Historically, the scientific community has relied on educating the public in order to increase agreement with scientific consensus. New research from Portland State University suggests why this approach has seen only mixed results.
“Human opposition to scientific consensus is an extremely important topic. For many years, smart people thought that the way to bring people more in line with scientific consensus was to teach them the knowledge they lacked,” said Nick Light, a PSU assistant professor of marketing. “Unfortunately, educational interventions haven’t worked very well.”
Light’s research titled “Knowledge overconfidence is associated with anti-consensus views on controversial scientific issues,” was published recently in Science Advances.
“Our research suggests that there may be a problem of overconfidence getting in the way of learning, because if people think they know a lot, they have minimal motivation to learn more,” Light said. “People with more extreme anti-scientific attitudes might first need to learn about their relative ignorance on the issues before being taught specifics of established scientific knowledge.”
The paper examined attitudes about eight issues with scientific consensus on which anti-consensus views persist: climate change, nuclear power, genetically modified foods, the big bang, evolution, vaccination, homeopathic medicine and COVID-19. Light said they found that in general, as people’s attitudes on an issue get further from scientific consensus, their assessments of their own knowledge of that issue increases, but their actual knowledge decreases. Take COVID-19 vaccines, for example. The less an individual agrees with the COVID-19 vaccine, the more they believe they know about it, but their factual knowledge is more likely to be lower.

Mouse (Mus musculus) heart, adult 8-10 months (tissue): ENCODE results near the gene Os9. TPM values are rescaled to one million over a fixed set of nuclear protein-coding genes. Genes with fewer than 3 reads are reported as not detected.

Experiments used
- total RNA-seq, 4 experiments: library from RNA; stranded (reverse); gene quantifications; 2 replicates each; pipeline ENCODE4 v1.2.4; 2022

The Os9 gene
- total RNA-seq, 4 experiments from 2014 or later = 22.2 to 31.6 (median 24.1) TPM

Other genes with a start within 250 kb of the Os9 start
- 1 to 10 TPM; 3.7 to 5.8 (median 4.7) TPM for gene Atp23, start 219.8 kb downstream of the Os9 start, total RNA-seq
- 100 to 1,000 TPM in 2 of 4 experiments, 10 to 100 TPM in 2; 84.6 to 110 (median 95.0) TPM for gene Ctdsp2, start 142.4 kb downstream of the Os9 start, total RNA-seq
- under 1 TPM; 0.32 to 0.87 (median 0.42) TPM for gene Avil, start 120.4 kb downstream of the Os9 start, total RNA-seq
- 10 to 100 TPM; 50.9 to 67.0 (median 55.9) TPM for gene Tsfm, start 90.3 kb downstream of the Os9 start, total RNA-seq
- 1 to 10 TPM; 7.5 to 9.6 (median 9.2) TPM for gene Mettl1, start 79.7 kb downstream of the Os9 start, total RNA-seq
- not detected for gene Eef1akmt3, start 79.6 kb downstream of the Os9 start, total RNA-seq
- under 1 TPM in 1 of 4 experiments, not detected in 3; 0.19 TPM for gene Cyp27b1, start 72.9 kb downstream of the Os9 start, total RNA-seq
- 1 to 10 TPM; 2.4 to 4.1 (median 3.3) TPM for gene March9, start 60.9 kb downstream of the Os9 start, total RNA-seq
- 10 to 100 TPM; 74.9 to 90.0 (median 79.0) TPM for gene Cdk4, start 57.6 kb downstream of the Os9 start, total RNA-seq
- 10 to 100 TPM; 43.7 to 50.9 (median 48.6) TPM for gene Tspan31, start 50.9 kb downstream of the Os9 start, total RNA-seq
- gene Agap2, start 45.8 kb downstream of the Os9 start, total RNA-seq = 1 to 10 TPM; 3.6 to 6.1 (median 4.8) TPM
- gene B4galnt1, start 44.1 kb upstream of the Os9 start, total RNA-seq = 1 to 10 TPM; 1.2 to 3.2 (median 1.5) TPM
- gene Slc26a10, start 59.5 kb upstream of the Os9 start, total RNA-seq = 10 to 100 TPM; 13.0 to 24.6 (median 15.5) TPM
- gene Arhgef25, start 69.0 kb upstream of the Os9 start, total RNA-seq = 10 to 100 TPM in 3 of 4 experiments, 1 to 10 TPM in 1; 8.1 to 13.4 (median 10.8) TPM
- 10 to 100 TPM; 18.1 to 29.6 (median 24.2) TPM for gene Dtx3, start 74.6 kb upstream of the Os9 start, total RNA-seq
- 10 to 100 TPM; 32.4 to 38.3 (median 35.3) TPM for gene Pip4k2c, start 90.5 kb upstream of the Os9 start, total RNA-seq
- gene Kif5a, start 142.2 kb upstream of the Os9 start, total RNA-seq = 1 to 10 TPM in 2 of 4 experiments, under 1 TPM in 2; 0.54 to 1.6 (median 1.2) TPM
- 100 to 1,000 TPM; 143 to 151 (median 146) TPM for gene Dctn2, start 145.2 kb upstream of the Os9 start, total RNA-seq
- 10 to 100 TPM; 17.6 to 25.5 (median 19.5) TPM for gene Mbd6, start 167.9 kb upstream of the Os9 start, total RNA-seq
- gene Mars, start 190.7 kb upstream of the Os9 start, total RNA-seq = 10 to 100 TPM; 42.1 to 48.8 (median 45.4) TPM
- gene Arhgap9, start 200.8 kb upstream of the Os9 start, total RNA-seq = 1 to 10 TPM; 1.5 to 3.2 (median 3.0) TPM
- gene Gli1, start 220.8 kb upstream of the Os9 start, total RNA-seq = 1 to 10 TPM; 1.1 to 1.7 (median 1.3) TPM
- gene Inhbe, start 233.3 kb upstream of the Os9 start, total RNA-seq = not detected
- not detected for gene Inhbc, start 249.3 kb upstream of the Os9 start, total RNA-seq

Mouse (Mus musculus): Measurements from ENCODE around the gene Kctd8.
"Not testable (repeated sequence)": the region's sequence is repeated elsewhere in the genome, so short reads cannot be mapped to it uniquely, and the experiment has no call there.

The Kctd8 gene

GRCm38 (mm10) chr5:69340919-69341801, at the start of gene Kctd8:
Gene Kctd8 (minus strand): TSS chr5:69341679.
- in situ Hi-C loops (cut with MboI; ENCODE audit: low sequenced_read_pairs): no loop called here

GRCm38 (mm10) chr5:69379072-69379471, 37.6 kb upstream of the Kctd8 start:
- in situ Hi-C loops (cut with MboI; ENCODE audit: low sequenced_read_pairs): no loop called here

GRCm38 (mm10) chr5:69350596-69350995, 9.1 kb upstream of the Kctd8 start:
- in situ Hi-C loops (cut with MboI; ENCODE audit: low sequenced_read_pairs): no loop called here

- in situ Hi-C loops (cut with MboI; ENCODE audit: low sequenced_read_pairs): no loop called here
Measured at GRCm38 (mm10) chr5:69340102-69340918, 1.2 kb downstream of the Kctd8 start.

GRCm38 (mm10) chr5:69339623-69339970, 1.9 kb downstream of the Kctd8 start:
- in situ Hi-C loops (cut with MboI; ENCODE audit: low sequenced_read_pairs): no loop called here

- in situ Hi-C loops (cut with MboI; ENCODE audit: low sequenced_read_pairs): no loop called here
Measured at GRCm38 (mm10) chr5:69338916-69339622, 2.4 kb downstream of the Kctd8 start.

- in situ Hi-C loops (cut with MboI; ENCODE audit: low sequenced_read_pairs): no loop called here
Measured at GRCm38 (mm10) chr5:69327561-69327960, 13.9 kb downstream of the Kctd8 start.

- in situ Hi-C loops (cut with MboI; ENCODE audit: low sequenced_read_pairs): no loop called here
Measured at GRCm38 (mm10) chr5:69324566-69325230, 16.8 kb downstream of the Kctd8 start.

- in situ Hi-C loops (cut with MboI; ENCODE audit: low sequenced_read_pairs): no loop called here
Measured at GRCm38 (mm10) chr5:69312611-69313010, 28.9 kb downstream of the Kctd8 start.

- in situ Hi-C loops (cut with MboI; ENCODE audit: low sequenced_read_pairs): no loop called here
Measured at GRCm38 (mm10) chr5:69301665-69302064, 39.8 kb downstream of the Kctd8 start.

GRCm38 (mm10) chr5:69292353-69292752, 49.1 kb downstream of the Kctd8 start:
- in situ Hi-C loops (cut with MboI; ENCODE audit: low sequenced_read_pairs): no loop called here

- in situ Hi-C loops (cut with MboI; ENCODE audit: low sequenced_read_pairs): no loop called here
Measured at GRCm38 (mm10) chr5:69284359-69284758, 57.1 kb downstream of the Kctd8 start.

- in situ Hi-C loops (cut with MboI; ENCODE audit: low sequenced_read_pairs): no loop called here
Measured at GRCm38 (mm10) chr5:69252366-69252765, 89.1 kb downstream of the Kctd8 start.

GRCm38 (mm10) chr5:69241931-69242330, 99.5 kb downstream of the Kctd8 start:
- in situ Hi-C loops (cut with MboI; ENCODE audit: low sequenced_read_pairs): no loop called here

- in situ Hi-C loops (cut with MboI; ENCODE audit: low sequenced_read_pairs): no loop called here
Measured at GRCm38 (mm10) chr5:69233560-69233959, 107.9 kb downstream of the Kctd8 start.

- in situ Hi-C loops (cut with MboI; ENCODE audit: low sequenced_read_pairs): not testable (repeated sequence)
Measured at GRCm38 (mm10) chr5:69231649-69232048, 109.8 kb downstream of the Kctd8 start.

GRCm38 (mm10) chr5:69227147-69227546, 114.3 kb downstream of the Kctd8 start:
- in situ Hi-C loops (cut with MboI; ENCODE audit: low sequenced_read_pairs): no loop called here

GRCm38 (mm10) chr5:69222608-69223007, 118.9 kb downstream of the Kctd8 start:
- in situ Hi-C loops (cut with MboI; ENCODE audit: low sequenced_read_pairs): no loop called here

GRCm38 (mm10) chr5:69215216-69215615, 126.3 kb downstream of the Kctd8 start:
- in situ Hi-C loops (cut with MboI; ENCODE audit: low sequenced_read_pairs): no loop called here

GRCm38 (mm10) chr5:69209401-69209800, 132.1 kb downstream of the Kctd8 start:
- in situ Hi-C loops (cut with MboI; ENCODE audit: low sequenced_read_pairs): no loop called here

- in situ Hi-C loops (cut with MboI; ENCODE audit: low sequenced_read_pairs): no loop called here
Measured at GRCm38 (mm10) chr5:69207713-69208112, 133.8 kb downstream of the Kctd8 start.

“Essentially, the people who are most extreme in their opposition to the consensus are the most overconfident in their knowledge,” Light said. “Our findings suggest that this pattern is fairly general. However, we did not find them for climate change, evolution, or the big bang theory.”
The degree to which attitudes on an issue are tied up with political or religious identities could affect whether this pattern exists for that issue, Light added.
“For climate change, for example, attitudes in line with science tend to be held by liberals, whereas for an issue like genetically modified foods, liberals and conservatives tend to be fairly split in their support or opposition,” he said. “It could be that when we know our in-groups feel strongly about an issue, we don’t think much about our knowledge of the issue.”
The consequences of these anti-consensus views are widespread, including property destruction, malnutrition, financial hardship and death. Educational interventions to shift views may not work unless individuals first get an accurate picture of their own knowledge of an issue’s complexities.
“The challenge then becomes finding appropriate ways to convince anti-consensus individuals that they probably aren’t as knowledgeable as they think they are,” Light said.
Shifting focus from individual knowledge to the influence of experts is one possibility raised by Light and his coauthors. The power of social norms despite personal views is also impactful. In Japan, for example, many people wore COVID-19 transmission-reducing masks not to mitigate personal risk, but to conform to a societal norm.
“People tend to do what they think their community expects them to do,” Light said. While blindly following the consensus isn’t generally recommended, if anti-consensus attitudes create dangerous situations for the community, “it is incumbent on society to try to change minds in favor of the scientific consensus.”
Knowledge overconfidence is associated with anti-consensus views on controversial scientific issues
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